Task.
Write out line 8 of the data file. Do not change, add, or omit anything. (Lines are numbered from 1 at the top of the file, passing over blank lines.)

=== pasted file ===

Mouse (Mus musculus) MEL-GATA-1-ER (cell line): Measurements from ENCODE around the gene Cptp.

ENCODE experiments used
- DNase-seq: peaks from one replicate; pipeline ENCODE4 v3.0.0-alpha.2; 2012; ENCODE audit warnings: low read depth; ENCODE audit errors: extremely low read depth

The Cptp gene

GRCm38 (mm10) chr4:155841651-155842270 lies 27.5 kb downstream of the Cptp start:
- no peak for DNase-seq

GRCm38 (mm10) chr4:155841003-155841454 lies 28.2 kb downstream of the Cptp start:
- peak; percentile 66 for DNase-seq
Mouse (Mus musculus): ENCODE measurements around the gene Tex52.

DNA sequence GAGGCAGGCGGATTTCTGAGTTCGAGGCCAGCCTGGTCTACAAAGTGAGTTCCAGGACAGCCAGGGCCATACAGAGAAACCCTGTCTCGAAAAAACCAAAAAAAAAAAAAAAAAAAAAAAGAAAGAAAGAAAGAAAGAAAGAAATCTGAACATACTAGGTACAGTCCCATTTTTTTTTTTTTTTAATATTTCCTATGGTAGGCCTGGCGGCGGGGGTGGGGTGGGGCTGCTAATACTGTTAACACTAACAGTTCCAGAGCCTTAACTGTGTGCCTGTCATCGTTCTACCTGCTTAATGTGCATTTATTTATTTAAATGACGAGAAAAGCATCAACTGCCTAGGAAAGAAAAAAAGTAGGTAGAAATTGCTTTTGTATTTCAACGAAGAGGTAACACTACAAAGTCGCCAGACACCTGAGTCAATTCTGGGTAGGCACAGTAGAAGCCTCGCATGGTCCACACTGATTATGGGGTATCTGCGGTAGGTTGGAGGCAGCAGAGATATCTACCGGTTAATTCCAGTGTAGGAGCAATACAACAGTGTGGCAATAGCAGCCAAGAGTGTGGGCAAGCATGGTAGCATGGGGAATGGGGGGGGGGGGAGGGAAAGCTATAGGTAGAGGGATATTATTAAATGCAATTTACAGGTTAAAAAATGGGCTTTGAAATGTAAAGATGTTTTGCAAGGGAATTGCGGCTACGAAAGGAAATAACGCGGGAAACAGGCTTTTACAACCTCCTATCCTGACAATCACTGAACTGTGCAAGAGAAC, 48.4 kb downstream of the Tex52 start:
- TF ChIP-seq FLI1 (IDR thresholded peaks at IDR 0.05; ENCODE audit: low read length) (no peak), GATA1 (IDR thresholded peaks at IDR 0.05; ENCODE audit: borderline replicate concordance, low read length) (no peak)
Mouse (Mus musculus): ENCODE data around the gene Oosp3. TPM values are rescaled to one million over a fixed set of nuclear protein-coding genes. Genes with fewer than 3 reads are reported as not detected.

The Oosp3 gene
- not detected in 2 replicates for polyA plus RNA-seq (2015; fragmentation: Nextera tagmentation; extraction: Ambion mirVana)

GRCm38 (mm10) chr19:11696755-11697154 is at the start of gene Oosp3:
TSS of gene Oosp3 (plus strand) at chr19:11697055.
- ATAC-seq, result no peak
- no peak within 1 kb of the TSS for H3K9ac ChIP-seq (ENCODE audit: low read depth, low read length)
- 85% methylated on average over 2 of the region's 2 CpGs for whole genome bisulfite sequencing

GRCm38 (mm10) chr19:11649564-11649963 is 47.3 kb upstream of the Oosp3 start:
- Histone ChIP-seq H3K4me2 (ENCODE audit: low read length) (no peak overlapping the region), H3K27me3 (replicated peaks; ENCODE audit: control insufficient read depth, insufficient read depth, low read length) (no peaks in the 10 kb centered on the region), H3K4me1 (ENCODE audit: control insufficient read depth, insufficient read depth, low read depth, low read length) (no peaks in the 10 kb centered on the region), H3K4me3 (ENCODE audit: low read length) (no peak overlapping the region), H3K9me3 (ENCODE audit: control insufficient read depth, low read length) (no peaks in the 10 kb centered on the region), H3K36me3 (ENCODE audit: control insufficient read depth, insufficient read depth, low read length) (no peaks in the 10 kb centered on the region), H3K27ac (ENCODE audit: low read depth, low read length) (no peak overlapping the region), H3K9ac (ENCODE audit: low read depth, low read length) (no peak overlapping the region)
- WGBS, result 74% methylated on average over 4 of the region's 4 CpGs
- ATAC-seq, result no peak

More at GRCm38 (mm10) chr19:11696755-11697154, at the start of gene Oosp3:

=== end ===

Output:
- peak; percentile 66 for DNase-seq